How will this story end? Well, let’s just say, you know what they say about the main thematic differences between Korean horror and Japanese horror? Yeah, that.

So how do these three stories relate? Aside from the fact that they all happen at Anseng, and that Jung Nam is witness to all of them, and that their respective events casually intersect with the events of the other two stories, not much. And therein lies one of the problems with Epitaph. On the one hand, its non-chronological narrative presents its usual vertigo of confusion so endemic to Asian horror. Starting off in 1979, the film then goes back to 1942, but then each story takes place one day before the previous, and so it’s hard to keep track of what’s happening when and how it’s relating to the current story.

The confusing chronological sequence isn’t the only aspect of Asian horror Epitaph recycles. In an unfortunate way, films like Epitaph are victims of the genre’s success. Because while the long-haired female specters popping out from dark, creepy corners were creepy as hell the first few times, now, they’ve become formulaic and standard. And if you’ve seen Korean horror films such as A Tale of Two Sisters and Red Shoes, or if you’ve read David Kalat’s book, “J-Horror: The Definitive Guide to The Ring, The Grudge and Beyond,” then one of Epitaph’s big twists isn’t just predictable, but a bit corny once it tries to take it to another level. So while Epitaph’s few scares are decent, you’ve probably seen them both before.

Still, Epitaph isn’t your typical “let’s make you crap your pants with fear” Asian horror flick. It’s a ghost story that explores the bonds we keep between ourselves, and the forces of fate that determine how those bonds will be maintained. It’s a tragic exploration of love and guilt, loss and companionship, and of the supernatural forces that sometimes play a hand in them. So the scares are secondary anyway; the film’s real emotional drive is its narrative of loss, and it relies on its somber, poetic cinematography to make that narrative felt.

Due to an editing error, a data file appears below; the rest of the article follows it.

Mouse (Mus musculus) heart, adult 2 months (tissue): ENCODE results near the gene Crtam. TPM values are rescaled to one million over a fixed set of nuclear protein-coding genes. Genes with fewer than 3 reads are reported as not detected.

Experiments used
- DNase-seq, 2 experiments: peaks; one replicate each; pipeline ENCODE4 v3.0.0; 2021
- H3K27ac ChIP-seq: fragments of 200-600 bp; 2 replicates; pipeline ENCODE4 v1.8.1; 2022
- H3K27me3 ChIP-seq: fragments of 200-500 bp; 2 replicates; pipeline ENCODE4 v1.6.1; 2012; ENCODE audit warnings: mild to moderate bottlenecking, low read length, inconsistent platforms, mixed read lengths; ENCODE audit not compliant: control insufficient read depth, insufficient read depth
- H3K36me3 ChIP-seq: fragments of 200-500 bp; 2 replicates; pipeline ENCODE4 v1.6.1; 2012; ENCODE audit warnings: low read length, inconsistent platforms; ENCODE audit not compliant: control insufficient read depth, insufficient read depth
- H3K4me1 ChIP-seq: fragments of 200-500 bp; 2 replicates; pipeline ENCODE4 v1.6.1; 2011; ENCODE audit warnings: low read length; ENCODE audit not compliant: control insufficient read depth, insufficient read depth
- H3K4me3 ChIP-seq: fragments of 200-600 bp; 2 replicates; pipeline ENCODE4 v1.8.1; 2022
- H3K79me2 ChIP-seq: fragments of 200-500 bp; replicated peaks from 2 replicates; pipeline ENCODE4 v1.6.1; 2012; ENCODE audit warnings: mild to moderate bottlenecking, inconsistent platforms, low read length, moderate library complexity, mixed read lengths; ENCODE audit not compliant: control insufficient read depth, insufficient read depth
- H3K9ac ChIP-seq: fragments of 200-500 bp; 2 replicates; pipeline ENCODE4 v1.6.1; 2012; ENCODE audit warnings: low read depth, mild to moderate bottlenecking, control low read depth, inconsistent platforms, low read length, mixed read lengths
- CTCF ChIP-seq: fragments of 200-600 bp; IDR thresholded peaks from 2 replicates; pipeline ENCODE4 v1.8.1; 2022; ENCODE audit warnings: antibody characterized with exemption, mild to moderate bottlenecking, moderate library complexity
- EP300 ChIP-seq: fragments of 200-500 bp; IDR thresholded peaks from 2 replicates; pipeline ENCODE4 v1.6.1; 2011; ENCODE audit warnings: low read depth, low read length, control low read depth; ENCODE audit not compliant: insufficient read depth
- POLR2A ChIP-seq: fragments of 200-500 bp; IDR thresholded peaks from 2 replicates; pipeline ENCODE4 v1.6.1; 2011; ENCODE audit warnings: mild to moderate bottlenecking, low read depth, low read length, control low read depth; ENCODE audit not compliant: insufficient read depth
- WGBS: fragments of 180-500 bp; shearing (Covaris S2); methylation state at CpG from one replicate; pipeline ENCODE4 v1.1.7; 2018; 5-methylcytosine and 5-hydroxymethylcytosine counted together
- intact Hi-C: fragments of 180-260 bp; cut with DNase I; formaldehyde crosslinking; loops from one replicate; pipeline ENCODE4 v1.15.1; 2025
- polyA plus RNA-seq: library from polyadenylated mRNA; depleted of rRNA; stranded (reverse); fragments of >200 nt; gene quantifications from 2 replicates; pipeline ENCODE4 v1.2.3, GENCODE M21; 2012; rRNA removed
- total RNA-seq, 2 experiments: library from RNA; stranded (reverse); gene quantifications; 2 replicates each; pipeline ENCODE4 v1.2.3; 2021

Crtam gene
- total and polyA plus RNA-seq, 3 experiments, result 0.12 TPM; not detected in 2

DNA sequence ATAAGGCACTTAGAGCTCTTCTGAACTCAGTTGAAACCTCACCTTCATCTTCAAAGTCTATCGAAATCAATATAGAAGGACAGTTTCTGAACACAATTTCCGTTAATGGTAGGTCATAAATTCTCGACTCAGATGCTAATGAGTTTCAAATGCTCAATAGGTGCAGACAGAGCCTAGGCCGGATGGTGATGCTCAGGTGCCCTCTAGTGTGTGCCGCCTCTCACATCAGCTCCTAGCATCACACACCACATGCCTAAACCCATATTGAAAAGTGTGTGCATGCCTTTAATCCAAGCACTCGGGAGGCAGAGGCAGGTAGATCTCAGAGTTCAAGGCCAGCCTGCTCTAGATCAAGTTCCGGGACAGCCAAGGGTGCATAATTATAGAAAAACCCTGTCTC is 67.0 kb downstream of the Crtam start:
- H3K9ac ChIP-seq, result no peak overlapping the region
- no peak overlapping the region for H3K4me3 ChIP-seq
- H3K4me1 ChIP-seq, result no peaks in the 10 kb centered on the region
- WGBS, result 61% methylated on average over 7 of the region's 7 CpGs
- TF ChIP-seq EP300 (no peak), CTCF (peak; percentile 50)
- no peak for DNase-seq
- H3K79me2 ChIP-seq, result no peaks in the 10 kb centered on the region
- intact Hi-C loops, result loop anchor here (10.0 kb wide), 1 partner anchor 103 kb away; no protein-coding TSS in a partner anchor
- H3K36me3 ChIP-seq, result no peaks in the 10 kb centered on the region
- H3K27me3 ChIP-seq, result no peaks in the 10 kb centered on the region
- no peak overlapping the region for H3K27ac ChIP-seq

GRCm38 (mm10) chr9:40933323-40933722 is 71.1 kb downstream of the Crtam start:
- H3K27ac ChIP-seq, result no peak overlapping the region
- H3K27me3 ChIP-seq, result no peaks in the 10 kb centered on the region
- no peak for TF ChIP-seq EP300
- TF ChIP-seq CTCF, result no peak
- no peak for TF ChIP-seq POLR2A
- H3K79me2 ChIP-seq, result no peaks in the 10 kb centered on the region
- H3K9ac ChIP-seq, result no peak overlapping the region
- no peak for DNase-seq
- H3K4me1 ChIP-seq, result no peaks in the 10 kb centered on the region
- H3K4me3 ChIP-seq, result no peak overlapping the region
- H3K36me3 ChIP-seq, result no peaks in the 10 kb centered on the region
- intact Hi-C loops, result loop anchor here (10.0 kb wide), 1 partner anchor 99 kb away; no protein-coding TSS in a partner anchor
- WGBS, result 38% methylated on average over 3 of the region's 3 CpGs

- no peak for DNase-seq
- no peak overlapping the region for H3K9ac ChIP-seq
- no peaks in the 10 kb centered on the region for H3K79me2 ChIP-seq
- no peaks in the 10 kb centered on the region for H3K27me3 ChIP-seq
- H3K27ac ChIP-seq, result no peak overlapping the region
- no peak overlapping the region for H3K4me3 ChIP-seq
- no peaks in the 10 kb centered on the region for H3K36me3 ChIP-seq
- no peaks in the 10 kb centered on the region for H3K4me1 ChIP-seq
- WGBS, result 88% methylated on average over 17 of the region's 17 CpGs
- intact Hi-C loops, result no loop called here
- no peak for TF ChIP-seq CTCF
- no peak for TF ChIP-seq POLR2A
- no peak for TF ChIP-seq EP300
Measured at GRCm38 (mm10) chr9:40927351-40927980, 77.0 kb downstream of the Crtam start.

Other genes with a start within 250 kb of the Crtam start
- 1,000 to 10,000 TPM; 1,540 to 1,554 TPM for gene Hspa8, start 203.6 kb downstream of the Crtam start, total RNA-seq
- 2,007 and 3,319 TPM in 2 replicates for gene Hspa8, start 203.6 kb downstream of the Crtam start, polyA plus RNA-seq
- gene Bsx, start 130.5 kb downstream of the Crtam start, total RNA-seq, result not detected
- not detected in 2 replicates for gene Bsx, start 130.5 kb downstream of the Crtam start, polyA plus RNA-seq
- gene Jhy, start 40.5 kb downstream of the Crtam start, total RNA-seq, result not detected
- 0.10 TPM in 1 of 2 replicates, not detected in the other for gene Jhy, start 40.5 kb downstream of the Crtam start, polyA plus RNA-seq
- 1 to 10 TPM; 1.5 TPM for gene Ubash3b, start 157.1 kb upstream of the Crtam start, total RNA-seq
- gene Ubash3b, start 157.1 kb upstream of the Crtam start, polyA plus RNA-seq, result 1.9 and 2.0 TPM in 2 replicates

Whether it’s a dissonant contrast of red rose petals against a pale white snowfall, or an open book dream sequence where we follow the characters from different perspectives, or a surreal portrayal of In Young and Dong Won’s eternal-honeymoon domestic life, Epitaph infuses each scene with real emotion and melancholic beauty. With a color palate more reminiscent of epic set pieces, and a directorial style more American Beauty than American Gothic, Epitaph doesn’t even look like a horror movie. And maybe it’s not trying to be. For example, Asako’s story is probably the scariest, yet it’s also the most touching. The film tries to horrify us when it reveals the truth about Asako’s actions, but it tries to tug at our heart’s strings with its final, bittersweet resolution between mother and daughter. Horror films aren’t supposed to scare you one moment, then make you want to cry the next.

But there, again, lies a problem, and maybe it was the biggest problem I had with the movie. Even if I could agree that, with another viewing or two, the confusing chronology and intersecting storylines would make sense, I think the three stories spread our emotions pretty thin. And by that, I mean that it’s really hard to get emotionally invested in any of the main characters, because we simply don’t get to see them long enough. With each of the stories taking up an almost equal amount of screen time, each character—Jung Nam, Asako, Soo In, and In Young and and Dong Won—has precious little time to win our sympathies. Even little Asako can’t fully win us over, because we learn so little about her, and it’s hard to really feel as emotionally invested in her as the story is.

The ending, too, as gripping as it seems it could be, suffers from the film’s attempts to do too much in too little time. Sure, it’s poetic and bittersweet, and sure, it’s emotionally jarring to envision the possibilities it suggests—that the emotional connections between us really do traverse time, space, and even death. But do we care enough about the characters to empathize with their respective losses? I don’t think so.

With its brilliant cinematography and direction, Epitaph certainly elevates Asian horror to a new level of respectability. But in some ways, it can’t escape the conventions of Asian horror it tried to elevate in the first place. And with a confusing three-way narrative that sacrificed character development for scope, even its cinematography can’t hold the film afloat alone. Still, Epitaph is a beautiful film to watch, and an even more beautiful film to contemplate, and certainly recommended for anyone who enjoys Asian horror.